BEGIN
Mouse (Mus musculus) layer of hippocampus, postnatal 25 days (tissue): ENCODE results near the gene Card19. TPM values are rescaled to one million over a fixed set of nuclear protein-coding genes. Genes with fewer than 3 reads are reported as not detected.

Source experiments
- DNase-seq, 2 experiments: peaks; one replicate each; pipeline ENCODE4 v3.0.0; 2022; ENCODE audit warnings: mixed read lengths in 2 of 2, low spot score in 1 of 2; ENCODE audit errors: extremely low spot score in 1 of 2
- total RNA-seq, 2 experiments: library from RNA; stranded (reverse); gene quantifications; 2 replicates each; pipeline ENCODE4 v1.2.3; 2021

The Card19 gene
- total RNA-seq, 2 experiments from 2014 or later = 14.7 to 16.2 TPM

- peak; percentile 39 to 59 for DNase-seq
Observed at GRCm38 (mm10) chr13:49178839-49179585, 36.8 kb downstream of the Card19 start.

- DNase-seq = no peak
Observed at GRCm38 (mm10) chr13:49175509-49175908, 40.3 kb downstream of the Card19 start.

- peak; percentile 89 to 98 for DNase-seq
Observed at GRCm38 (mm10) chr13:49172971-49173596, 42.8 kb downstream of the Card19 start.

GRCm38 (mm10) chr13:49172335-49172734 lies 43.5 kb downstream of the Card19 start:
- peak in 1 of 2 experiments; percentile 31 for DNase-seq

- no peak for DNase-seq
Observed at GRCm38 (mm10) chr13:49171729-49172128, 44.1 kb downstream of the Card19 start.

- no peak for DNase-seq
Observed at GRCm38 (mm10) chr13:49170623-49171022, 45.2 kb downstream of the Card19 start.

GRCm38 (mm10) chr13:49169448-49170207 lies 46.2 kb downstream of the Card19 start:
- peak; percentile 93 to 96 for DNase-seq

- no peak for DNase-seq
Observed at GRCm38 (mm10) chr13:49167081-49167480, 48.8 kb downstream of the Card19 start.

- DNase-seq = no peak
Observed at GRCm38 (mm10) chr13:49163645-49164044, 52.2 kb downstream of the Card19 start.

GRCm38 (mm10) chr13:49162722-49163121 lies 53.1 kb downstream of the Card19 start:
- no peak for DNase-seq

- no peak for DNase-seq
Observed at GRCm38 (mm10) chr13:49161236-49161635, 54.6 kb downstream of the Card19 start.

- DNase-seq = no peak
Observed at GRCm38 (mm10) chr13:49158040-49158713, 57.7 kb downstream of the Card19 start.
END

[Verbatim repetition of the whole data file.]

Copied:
Mouse (Mus musculus) layer of hippocampus, postnatal 25 days (tissue): ENCODE results near the gene Card19. TPM values are rescaled to one million over a fixed set of nuclear protein-coding genes. Genes with fewer than 3 reads are reported as not detected.

Source experiments
- DNase-seq, 2 experiments: peaks; one replicate each; pipeline ENCODE4 v3.0.0; 2022; ENCODE audit warnings: mixed read lengths in 2 of 2, low spot score in 1 of 2; ENCODE audit errors: extremely low spot score in 1 of 2
- total RNA-seq, 2 experiments: library from RNA; stranded (reverse); gene quantifications; 2 replicates each; pipeline ENCODE4 v1.2.3; 2021

The Card19 gene
- total RNA-seq, 2 experiments from 2014 or later = 14.7 to 16.2 TPM

- peak; percentile 39 to 59 for DNase-seq
Observed at GRCm38 (mm10) chr13:49178839-49179585, 36.8 kb downstream of the Card19 start.

- DNase-seq = no peak
Observed at GRCm38 (mm10) chr13:49175509-49175908, 40.3 kb downstream of the Card19 start.

- peak; percentile 89 to 98 for DNase-seq
Observed at GRCm38 (mm10) chr13:49172971-49173596, 42.8 kb downstream of the Card19 start.

GRCm38 (mm10) chr13:49172335-49172734 lies 43.5 kb downstream of the Card19 start:
- peak in 1 of 2 experiments; percentile 31 for DNase-seq

- no peak for DNase-seq
Observed at GRCm38 (mm10) chr13:49171729-49172128, 44.1 kb downstream of the Card19 start.

- no peak for DNase-seq
Observed at GRCm38 (mm10) chr13:49170623-49171022, 45.2 kb downstream of the Card19 start.

GRCm38 (mm10) chr13:49169448-49170207 lies 46.2 kb downstream of the Card19 start:
- peak; percentile 93 to 96 for DNase-seq

- no peak for DNase-seq
Observed at GRCm38 (mm10) chr13:49167081-49167480, 48.8 kb downstream of the Card19 start.

- DNase-seq = no peak
Observed at GRCm38 (mm10) chr13:49163645-49164044, 52.2 kb downstream of the Card19 start.

GRCm38 (mm10) chr13:49162722-49163121 lies 53.1 kb downstream of the Card19 start:
- no peak for DNase-seq

- no peak for DNase-seq
Observed at GRCm38 (mm10) chr13:49161236-49161635, 54.6 kb downstream of the Card19 start.

- DNase-seq = no peak
Observed at GRCm38 (mm10) chr13:49158040-49158713, 57.7 kb downstream of the Card19 start.